Spinal column disorders can occur on two planes: the medial, where lordosis and kyphosis are observed, and the frontal, where scoliosis is evident. Scoliosis is a highly-complex spinal deformity characterised by two clear aspects: lateral curvature and vertebral rotation. The onset and progression of the deformity usually goes unnoticed, starting in puberty and affecting mainly female patients, and its origin, in most cases, is unknown, for which it is referred to as idiopathic scoliosis. The direction of the scoliosis, either right or left, is defined by the convexity of the curvature, and its location is determined by the vertebra that is most deviated laterally from the midline, known as the apical or apex vertebra. This vertebral rotation produces a thoracic deformity because, as the vertebra rotates, the ribs on the side of the convexity are pushed back, resulting in greater prominence in the back, known as gibbosity. Other disorders such as vertebral wedging - the narrowing of the vertebral body on its concave side or widening on its convex side - are visible along with variations in the thickness and elongation of the plates. Depending on their degree of flexibility, two types of scoliosis can be discerned: structural and nonstructural, the latter of which has a higher degree of flexibility. Idiopathic scoliosis, which is of unknown origin, is the most common.
In the case of infantile, juvenile and adolescent idiopathic scoliosis, onset and progression usually go unnoticed. They can be distinguished in lumbar scoliosis, which is common in girls, whose apex is found from T11 to L5, and are curves of a few degrees and accompanied by compensation curves. Thoracic curves are mostly right convexity, with no signs of discomfort, most commonly located between T5 and T12 and accompanied by compensation curves. Radiological examination, among others, provides information to determine the severity of the curve, the Risser sign, vertebral rotation and Cobb angle, along with other factors such as age or origin (neurofibromatosis, idiopathic, etc.) that enable full assessment of the scoliotic curve. This enables classification according to degree of deviation: 1. 0° - 20° COBB • 2. 21° - 30° COBB • 3. 31° - 50° COBB • 4. 51° - 75° COBB • 5. 76° - 100° COBB • 6. 101° - 125° COBB • 7. 126° - > COBB. Vertebral rotation, depending on the position of the pedicles, shows if there is 0° rotation or, conversely, 1°, 2°, 3° or 4° rotations, taking as a reference the pedicle of the convexity with respect to the vertebral edge. Other factors, such as bone maturity, determine the type of treatment required.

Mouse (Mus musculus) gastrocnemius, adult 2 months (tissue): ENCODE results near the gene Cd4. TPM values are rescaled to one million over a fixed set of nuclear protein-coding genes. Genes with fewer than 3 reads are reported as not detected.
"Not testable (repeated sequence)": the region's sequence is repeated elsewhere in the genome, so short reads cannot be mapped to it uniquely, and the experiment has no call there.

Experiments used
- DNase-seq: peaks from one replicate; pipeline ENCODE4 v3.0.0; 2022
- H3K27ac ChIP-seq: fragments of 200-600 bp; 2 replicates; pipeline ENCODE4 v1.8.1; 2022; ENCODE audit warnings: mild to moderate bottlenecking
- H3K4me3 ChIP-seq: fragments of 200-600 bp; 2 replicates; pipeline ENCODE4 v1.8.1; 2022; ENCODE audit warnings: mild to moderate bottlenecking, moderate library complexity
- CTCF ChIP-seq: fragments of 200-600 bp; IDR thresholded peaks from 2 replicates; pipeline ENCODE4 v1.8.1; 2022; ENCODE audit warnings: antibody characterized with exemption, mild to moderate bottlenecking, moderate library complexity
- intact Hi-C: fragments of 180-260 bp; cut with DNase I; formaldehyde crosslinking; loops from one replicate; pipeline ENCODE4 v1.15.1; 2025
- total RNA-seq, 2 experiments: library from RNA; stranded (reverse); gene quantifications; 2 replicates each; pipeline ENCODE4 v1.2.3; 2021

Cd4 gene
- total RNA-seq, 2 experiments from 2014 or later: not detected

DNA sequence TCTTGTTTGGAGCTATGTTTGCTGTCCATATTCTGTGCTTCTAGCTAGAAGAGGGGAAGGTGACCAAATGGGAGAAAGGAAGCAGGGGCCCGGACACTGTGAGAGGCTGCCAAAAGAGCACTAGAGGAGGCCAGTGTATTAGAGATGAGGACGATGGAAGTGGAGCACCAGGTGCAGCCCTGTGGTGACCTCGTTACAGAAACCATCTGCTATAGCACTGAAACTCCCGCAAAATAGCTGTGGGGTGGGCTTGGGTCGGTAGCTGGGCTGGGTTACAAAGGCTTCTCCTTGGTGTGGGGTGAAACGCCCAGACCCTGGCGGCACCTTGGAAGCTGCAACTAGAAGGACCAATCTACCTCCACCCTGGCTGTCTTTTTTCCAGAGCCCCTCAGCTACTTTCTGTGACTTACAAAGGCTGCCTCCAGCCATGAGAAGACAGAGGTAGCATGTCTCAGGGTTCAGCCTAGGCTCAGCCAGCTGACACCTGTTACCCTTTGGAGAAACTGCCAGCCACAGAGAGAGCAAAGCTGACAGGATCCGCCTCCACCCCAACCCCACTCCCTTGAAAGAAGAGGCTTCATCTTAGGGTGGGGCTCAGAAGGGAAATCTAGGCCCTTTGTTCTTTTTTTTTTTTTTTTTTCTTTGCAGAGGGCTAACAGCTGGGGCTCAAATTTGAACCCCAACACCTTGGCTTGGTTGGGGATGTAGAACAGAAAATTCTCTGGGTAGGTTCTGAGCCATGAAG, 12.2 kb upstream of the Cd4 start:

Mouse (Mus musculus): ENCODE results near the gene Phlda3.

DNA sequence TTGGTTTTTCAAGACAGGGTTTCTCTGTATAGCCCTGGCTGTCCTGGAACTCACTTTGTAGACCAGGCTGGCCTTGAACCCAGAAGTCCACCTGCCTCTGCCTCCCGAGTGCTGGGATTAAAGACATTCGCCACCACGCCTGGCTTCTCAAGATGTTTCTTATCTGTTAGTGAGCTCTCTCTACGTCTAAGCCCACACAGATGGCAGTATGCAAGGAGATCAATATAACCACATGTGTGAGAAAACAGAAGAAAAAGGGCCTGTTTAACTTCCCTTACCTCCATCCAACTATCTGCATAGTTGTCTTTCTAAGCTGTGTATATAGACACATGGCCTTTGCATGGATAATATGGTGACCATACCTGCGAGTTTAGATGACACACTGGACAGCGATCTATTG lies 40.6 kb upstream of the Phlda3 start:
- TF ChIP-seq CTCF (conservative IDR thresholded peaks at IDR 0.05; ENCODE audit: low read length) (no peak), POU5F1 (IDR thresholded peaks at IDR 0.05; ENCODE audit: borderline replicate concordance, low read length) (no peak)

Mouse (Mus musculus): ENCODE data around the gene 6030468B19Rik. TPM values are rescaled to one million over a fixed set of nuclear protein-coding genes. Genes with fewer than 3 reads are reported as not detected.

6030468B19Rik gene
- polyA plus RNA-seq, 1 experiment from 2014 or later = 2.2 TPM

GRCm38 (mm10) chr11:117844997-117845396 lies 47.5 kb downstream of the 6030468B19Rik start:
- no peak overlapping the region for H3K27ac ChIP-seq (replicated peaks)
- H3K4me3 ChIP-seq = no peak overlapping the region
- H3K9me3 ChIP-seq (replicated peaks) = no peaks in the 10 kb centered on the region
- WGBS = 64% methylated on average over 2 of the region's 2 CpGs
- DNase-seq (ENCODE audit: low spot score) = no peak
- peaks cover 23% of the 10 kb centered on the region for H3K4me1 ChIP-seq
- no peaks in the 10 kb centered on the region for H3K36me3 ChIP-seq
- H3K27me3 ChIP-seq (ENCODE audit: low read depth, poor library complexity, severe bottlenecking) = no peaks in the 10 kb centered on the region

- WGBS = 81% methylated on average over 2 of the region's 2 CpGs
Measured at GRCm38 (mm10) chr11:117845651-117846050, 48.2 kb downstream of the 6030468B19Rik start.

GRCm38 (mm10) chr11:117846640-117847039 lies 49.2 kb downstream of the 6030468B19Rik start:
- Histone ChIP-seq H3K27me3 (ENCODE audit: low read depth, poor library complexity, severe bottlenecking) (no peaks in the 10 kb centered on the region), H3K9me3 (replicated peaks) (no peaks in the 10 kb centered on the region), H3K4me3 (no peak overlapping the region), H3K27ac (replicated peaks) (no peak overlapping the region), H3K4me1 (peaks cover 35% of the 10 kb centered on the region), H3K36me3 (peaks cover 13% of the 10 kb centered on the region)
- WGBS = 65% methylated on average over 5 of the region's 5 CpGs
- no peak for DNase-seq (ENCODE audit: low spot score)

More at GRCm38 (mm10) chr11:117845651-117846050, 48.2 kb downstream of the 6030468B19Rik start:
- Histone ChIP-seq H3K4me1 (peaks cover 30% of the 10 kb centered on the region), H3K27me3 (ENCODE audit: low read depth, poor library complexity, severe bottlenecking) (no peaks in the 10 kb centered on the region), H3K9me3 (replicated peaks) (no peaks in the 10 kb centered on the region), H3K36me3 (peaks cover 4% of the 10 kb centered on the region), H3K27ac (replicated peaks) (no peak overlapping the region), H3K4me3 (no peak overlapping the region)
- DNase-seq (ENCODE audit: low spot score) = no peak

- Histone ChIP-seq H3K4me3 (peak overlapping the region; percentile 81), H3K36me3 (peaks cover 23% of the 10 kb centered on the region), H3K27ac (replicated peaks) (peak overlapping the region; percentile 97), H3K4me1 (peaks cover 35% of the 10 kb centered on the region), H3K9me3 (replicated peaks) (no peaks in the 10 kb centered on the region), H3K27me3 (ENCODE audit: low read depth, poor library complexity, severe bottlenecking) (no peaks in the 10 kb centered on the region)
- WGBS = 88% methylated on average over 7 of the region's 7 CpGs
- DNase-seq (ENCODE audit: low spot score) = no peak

Depending on factors such as pain, origin and etiology, degree of deviation, patient age, etc., treatment can be conservative, rehabilitational or surgical. Braces for the treatment of scoliosis can be active (corrective action) or passive (stabilisers and/or immobilisers). Cases of juvenile and adolescent idiopathic scoliosis, whose curves are lumbar, dorsal or dorsolumbar, and in a Cobb angle range of between 20° and 50° with varying degrees of vertebral rotation, require orthotic treatment with active braces. Throughout the history of scoliosis treatment, different types of brace have been designed, with the Boston brace being the most used today. Developed by John Hall and Billy Millar, its current design is still based on the original Boston brace for the quality of its properties, such as the materials used, components and the morphology of the module. In the case of high dorsal or dorsolumbar curves, treatment can be carried out with the tlso braces. Cotrel night and/or daytime auto-traction systems are used by some interdisciplinary teams as a way to provide more pre-intervention elasticity by reducing the Cobb angle to a certain extent and observing the curve’s degree of elasticity.This orthopedic support is created from a prefabricated polypropylene module with an interior Naturplast lining and has a wide range of sizes and lumbar lordosis correction options to enable the patient to select the right size according to a table of specific measurements for each patient. Some patients with peculiar morphologies may require the manufacture of a specific made-to-measure module. The design, trim, appearance of the decompression windows and location of the corrective wedges for a custom design are determined by the curve to be treated and the relevant vertebral segment. Its correction principles are based on a set of forces applied to the convexity of the curve, seeking compression and derotation of the vertebrae, which involves correct and close positioning of the corrective wedges and proper location of the expansion windows.